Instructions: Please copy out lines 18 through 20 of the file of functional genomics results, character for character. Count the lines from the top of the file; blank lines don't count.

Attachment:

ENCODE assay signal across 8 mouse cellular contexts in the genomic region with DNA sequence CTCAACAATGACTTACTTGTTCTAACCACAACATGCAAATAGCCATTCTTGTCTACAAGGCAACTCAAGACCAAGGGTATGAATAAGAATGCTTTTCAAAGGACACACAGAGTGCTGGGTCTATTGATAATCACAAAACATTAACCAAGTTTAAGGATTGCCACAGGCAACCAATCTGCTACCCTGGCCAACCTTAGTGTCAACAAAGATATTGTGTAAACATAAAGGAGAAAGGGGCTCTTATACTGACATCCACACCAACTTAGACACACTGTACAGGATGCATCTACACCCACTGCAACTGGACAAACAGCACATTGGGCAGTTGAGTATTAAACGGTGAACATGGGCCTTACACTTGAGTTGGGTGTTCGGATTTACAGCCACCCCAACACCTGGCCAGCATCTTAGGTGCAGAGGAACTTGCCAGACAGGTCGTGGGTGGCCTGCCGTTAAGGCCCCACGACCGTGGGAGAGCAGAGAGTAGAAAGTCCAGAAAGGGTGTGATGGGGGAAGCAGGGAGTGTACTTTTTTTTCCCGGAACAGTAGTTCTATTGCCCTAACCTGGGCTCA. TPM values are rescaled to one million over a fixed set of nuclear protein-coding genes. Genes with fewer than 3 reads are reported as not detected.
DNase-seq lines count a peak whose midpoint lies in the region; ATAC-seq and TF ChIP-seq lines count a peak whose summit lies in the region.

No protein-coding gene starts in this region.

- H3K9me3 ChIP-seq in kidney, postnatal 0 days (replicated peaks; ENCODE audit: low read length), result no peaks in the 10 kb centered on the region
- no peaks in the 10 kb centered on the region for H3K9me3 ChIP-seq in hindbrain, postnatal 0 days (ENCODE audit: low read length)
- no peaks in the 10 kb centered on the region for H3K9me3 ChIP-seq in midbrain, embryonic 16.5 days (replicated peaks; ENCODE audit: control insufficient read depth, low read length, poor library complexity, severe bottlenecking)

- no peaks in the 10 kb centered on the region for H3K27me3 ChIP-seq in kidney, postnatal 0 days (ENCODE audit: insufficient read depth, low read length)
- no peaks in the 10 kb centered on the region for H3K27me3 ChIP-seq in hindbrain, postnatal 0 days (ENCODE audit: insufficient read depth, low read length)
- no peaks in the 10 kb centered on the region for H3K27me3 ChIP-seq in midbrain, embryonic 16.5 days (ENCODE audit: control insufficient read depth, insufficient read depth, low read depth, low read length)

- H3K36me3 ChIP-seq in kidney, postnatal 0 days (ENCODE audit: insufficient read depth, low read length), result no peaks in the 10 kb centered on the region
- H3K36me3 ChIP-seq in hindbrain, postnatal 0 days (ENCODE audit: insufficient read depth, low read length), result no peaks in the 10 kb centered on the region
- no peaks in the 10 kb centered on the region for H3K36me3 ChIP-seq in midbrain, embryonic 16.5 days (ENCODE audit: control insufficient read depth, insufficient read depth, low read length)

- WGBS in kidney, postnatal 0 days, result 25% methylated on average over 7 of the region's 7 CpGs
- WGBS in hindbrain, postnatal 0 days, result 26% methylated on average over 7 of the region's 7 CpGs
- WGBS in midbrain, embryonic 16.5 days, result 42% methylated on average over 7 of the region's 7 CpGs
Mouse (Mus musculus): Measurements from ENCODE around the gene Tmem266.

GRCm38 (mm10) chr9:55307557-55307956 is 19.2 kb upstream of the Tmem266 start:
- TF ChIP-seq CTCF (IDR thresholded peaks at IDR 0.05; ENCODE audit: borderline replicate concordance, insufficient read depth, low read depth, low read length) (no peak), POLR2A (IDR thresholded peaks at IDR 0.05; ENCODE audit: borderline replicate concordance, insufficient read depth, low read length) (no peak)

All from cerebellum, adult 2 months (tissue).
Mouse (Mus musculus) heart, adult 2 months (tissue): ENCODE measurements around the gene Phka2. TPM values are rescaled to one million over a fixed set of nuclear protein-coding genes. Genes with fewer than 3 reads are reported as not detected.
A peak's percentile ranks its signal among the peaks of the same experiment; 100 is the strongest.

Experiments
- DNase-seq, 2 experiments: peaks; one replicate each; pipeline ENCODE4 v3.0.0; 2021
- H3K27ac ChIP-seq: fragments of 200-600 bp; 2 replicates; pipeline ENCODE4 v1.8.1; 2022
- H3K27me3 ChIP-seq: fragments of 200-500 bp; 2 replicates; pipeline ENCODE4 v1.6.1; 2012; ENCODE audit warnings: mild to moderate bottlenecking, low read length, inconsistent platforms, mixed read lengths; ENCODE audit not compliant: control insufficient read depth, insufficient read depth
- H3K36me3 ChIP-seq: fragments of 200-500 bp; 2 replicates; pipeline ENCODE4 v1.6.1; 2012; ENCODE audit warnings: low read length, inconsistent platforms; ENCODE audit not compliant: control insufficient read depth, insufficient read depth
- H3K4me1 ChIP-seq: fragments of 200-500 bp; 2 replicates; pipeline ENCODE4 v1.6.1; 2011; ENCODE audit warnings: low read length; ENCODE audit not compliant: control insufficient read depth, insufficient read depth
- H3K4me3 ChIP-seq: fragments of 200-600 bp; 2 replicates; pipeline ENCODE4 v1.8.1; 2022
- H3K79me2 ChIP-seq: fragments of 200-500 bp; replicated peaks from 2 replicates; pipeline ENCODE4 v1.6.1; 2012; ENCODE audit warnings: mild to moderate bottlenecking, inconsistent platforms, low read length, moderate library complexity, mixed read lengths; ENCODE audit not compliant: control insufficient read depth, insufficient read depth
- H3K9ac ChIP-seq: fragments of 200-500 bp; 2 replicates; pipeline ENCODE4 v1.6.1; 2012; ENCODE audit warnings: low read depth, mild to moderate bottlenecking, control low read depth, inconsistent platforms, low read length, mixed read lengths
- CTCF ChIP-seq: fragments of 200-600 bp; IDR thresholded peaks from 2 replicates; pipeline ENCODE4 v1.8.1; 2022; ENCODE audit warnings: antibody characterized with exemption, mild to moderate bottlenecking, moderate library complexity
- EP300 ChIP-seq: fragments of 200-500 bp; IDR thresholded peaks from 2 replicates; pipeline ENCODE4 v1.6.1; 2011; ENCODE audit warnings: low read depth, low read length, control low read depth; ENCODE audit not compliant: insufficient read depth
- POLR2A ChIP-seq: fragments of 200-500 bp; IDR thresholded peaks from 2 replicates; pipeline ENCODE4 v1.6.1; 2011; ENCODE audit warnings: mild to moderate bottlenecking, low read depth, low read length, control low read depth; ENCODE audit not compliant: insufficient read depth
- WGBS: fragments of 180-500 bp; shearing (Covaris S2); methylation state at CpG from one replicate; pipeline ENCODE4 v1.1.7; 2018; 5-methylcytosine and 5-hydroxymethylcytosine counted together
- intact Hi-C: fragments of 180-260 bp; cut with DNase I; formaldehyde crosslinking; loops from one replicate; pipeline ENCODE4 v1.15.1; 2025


- TF ChIP-seq CTCF (IDR thresholded peaks at IDR 0.05; ENCODE audit: borderline replicate concordance, insufficient read depth, low read depth, low read length) (no peak), POLR2A (IDR thresholded peaks at IDR 0.05; ENCODE audit: borderline replicate concordance, insufficient read depth, low read length) (no peak)

All from cerebellum, adult 2 months (tissue).
Mouse (Mus musculus) heart, adult 2 months (tissue): ENCODE measurements around the gene Phka2. TPM values are rescaled to one million over a fixed set of nuclear protein-coding genes. Genes with fewer than 3 reads are reported as not detected.